The ‘purists’ have always been at loggerheads with the shortest format of the game and opening up the debate on the pros and cons of T20 is like opening the pandora’s box. T20 has always been at the receiving end of the acrimony from the purists who often gripe the flamboyance, glamour and glitz that is associated with it. Hence, T20 is perceived to be a disgrace to cricket by the set of these ‘intellectuals’.
On the other hand, T20 enjoys other perks. The TRP rating for a T20 game is almost triple that of a Test match, the stadia are jam-packed, all the games are a sell out, and in-turn the endorsements are hefty, the broadcasters rake in the moolah, women viewers are aplenty; all these which test cricket is devoid of.
The harsh reality is, to hit the nail on its head, cricket is in jeopardy. The upper middle class and upper class, who were watching a test match or an ODI game over the weekend have now switched to football. Cricket, which was topping the discussion topic charts among the youngsters once, is now being replaced with football. Lads, who for decades were carrying their cricket bats to the streets are now being taken over by chaps wearing the EPL jerseys, tapping the footie. Cricket has lost its sheen and the people today are no longer receptive to a test match or an ODI. Football, especially EPL has managed to woo quite a few. The tweets, the statuses, etc. are profound about football and scant about cricket. The walls of the dorm rooms, once plastered with Sachin’s cut-outs, are now adorned by Messi.
However during the IPL window, the tale is twisted in favor of cricket. All those eyeballs that were fixed on the EPL, now started to switch to IPL. In its tenure, cricket reclaimed its reigns on the street. TRP ratings were at its peak and the stadia were never devoid of stampedes. T20 cricket on the whole has managed to pull back the crowd which had just crossed over to the football field. Hence, it is easy to pronounce T20 as the crowd puller of recent times.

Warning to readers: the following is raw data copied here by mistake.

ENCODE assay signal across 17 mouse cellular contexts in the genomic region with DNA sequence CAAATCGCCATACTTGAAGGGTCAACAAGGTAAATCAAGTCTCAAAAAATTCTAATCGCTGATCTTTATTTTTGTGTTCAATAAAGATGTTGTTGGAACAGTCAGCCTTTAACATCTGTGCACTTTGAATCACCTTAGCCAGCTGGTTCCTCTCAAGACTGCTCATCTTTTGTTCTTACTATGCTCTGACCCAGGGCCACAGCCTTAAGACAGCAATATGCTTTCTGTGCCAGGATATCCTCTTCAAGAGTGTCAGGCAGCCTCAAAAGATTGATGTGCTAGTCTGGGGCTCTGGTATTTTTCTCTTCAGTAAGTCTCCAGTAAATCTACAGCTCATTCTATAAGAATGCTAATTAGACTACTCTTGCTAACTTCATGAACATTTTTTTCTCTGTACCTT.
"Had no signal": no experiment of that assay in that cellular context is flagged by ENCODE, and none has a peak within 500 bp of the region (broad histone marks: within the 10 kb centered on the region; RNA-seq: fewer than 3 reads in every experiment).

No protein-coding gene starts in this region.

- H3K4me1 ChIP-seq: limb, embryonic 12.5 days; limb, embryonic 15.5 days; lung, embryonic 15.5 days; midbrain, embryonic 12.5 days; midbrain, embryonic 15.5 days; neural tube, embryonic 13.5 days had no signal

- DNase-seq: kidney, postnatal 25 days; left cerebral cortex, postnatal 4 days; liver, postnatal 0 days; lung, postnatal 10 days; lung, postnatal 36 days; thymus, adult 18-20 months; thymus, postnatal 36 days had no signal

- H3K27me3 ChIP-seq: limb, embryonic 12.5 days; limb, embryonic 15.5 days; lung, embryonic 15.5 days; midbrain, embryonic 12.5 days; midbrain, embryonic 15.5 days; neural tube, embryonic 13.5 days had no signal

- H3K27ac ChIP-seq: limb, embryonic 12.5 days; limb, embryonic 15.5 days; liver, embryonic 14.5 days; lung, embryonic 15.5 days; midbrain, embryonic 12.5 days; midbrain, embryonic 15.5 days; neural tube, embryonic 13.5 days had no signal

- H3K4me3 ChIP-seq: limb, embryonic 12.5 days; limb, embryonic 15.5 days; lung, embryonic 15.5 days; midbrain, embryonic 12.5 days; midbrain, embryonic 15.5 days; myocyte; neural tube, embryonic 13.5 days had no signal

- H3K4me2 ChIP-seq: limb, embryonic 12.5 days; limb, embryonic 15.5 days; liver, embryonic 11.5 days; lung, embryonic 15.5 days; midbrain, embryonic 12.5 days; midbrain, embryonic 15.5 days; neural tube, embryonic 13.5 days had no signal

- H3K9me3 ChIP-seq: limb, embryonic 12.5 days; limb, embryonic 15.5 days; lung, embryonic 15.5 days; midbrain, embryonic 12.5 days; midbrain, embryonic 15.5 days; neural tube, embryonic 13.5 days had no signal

The crowd today enjoys high octane action on the field. Test cricket might be the elite level of cricket, but for a layman or a viewer with a shallow cricket knowledge (forming the majority), Test cricket is a dead rubber. The blitzkrieg associated with T20 cricket is what attracts them to it and this is where it wins over the longer format hands down. T20 is never in dearth of action. A plethora of shots, the ball sailing over the fence, wickets tumbling, a nail biting finish, all this is what makes T20 high-octane. The 90 minutes non-stop action in a football field can only be rivaled by T20 cricket, not test cricket.
Let’s take another perception. Beyond doubt, we have reached an era where cricket is looked at for entertainment and not for the beauty of the sport. Hence its contemporaries are from the entertainment industry. It has to compete with movies, TV shows, internet, etc. to get its chunk of viewers so that the broadcasters, the organizers, and in turn the players can win their bread. Gone are the days when the 5 days of a Test match were followed with rapt attention. The lethargic viewers and the empty stands are a testimony to the fact that people are no longer patient enough to root for their teams in a test match. The ODI has been handed the same fate. T20 is one format that has ticked all the boxes above. Analogous to a 3-hr movie, the commercial aspects too intact, T2o is capable of being an entertainer the public wants today. Hence T20 is the potential armory that cricket seeks to overcome these challenges.